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  • Anniversaries are a bit of a theme for us this month on the podcast, and today, the 10th of October marks 10 years since the death of the brilliant and beautiful Steven Gately. On the morning of October 11th 2009 , Ireland woke to the devastating news that one of its brightest stars, had passed away in his sleep. In one of our first episodes, we had the absolute pleasure of speaking to one of his best friends and bandmates Mikey Graham about his love for Steven, then and now.

    He opens the interview with a truly honest account of Stephens personality, and what he meant to the band and the country as a whole. As the talk progresses, the conversation opens into a fascinating discussion about Mikey’s own spirituality and enlightenment through his journey living with grief. Mikey’s words throughout the conversation are incredibly moving, thought provoking and surprisingly practical for our listeners to consider.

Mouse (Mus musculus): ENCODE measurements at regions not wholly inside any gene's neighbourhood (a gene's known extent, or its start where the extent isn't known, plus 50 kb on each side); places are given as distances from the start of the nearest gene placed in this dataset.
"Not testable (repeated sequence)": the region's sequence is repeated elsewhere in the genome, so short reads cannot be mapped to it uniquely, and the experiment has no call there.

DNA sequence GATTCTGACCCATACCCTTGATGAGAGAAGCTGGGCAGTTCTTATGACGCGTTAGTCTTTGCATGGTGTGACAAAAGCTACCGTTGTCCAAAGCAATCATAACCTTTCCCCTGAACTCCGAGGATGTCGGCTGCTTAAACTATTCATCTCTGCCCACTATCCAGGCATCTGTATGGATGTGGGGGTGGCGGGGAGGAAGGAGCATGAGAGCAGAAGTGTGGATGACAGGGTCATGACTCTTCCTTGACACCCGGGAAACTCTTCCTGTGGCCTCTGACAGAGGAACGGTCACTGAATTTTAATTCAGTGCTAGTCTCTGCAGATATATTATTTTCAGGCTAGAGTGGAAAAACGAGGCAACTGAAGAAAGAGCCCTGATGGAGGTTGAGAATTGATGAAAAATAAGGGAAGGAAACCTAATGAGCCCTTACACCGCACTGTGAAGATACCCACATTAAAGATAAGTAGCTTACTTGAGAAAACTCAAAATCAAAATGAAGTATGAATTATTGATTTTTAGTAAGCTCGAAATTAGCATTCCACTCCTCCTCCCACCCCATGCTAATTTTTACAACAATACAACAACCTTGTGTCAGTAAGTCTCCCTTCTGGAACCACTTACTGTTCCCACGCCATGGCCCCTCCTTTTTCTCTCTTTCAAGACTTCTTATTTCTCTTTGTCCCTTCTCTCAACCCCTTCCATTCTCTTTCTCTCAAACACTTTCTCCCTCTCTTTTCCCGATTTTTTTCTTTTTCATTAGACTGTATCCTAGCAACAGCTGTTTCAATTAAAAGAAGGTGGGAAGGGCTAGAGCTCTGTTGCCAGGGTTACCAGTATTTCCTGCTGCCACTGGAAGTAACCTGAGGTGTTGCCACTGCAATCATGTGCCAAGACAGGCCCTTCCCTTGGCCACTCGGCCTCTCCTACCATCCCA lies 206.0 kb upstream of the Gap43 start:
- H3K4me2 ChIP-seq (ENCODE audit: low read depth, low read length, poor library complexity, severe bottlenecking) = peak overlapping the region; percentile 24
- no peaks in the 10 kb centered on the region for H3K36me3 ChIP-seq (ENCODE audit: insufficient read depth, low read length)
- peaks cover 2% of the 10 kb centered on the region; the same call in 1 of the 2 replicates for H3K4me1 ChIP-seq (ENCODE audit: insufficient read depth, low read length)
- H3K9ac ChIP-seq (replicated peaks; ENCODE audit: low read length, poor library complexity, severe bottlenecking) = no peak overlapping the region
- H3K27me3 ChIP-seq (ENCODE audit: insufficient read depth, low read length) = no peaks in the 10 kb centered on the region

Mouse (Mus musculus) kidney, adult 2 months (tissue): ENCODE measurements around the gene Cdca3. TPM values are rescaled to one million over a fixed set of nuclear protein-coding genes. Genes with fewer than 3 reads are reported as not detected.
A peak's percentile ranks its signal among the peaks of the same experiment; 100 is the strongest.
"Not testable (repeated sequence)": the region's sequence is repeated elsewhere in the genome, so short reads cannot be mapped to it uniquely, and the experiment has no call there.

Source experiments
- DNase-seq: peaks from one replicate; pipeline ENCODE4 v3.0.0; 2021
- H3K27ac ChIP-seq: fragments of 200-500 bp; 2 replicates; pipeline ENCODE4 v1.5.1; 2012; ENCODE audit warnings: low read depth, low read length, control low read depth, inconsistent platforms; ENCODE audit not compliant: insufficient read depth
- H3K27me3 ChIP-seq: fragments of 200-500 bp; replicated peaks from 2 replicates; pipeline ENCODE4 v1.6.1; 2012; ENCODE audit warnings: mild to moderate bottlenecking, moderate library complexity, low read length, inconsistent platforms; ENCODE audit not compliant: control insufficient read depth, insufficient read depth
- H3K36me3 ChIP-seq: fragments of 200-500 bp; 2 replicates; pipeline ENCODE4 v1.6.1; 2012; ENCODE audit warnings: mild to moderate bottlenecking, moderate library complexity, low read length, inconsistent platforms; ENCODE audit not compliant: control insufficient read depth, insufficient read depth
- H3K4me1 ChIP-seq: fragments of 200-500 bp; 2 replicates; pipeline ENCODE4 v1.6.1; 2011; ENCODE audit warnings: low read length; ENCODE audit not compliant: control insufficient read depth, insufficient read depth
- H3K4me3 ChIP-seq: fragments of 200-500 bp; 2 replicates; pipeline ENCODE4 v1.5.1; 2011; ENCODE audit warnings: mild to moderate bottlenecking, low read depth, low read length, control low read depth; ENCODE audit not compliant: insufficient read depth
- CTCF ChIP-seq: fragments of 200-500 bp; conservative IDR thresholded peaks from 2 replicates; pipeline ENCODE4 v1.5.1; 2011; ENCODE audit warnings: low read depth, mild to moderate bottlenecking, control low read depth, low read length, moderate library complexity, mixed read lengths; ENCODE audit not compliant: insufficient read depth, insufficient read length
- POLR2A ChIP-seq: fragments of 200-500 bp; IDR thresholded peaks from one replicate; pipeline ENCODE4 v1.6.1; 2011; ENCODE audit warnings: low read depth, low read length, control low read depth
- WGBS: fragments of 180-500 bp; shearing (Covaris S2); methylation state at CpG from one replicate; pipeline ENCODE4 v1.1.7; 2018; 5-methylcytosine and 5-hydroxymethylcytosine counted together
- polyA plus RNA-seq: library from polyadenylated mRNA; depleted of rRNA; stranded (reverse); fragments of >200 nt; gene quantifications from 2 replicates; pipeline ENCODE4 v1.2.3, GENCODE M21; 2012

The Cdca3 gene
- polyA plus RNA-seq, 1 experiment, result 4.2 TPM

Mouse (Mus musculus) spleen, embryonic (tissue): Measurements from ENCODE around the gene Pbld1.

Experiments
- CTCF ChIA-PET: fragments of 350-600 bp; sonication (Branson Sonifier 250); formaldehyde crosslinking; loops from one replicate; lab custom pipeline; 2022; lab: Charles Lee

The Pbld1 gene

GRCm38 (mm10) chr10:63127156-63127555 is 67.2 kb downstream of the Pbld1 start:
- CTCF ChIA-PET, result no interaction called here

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  • This week on the podcast Venetia sat down with the incredible Irish writer Éilís Ní Dhuibhne to speak about their shared experience of losing a partner, the person that they loved most. Éilís  is the  author of  12,000 Days: A Memoire Of Love And Loss, which is a truly beautiful account of her relationship with her husband Bo Almqvist, who passed away suddenly in November 2013.

    Éilís gave up on fictional writing in the months following his death, but began a diary where she took not of her thoughts and feelings. These in depth passages ended up becoming the basis to her truly stunning book, which took a lot of inspiration from many greats in the field such as CS Lewis & Joan Didion. 

    In the interview Venetia and Éilís share a huge amount of similar experiences and feelings, that can only be shared through the commonality of losing a spouse. The main difference between their experience has been the time in between, and Éilís’s own awareness and account of her healing since Bo’s death created a really positive conversation between the pair.

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    Music by: Nctrnm